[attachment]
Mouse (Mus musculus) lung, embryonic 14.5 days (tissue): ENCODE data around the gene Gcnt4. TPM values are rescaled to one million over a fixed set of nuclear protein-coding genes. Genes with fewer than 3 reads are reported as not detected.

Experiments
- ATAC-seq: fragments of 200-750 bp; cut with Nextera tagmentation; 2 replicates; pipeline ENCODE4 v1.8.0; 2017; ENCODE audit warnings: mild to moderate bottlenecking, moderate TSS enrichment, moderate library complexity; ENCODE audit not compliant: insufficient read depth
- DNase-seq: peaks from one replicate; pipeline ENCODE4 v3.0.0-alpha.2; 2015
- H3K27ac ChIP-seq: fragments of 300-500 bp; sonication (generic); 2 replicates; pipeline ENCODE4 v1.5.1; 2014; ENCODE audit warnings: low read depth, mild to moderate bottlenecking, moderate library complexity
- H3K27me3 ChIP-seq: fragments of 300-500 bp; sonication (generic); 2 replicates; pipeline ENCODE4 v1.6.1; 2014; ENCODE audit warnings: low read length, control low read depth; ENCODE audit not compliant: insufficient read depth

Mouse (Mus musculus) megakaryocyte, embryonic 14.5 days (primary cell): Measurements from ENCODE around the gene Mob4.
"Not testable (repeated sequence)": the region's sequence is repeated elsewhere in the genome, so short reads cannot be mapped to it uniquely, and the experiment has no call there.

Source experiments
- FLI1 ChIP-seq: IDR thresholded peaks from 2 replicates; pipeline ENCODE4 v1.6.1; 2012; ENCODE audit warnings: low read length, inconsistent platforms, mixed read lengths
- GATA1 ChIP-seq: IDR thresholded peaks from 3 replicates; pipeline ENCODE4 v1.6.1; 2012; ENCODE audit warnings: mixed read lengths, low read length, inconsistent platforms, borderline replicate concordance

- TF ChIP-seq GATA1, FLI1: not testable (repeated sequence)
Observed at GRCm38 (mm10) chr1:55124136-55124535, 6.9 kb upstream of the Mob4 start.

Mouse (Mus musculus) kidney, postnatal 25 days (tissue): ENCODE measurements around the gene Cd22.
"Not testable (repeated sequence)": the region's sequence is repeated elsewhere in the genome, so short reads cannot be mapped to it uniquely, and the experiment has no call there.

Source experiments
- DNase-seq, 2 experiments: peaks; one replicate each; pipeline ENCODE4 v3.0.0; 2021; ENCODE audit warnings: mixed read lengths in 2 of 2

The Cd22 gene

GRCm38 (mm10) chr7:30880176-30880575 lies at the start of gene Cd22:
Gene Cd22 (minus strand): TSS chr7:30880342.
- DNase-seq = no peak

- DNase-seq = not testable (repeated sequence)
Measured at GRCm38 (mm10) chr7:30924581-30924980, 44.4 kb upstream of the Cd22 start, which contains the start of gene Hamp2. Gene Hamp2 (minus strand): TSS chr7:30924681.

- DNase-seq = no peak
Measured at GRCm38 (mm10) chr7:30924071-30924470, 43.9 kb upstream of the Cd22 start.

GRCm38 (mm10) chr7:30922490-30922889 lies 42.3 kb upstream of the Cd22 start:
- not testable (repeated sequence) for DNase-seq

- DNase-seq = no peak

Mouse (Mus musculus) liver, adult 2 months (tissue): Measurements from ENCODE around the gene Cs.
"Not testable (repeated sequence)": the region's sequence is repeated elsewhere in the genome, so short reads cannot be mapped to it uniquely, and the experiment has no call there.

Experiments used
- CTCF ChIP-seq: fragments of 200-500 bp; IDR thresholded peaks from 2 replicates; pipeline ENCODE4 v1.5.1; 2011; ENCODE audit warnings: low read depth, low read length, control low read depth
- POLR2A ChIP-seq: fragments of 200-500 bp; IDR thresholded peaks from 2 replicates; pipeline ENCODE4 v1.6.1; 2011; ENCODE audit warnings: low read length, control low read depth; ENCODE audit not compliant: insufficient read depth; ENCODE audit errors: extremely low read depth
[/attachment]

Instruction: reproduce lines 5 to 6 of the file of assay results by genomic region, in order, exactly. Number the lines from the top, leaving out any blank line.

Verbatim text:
- H3K27ac ChIP-seq: fragments of 300-500 bp; sonication (generic); 2 replicates; pipeline ENCODE4 v1.5.1; 2014; ENCODE audit warnings: low read depth, mild to moderate bottlenecking, moderate library complexity
- H3K27me3 ChIP-seq: fragments of 300-500 bp; sonication (generic); 2 replicates; pipeline ENCODE4 v1.6.1; 2014; ENCODE audit warnings: low read length, control low read depth; ENCODE audit not compliant: insufficient read depth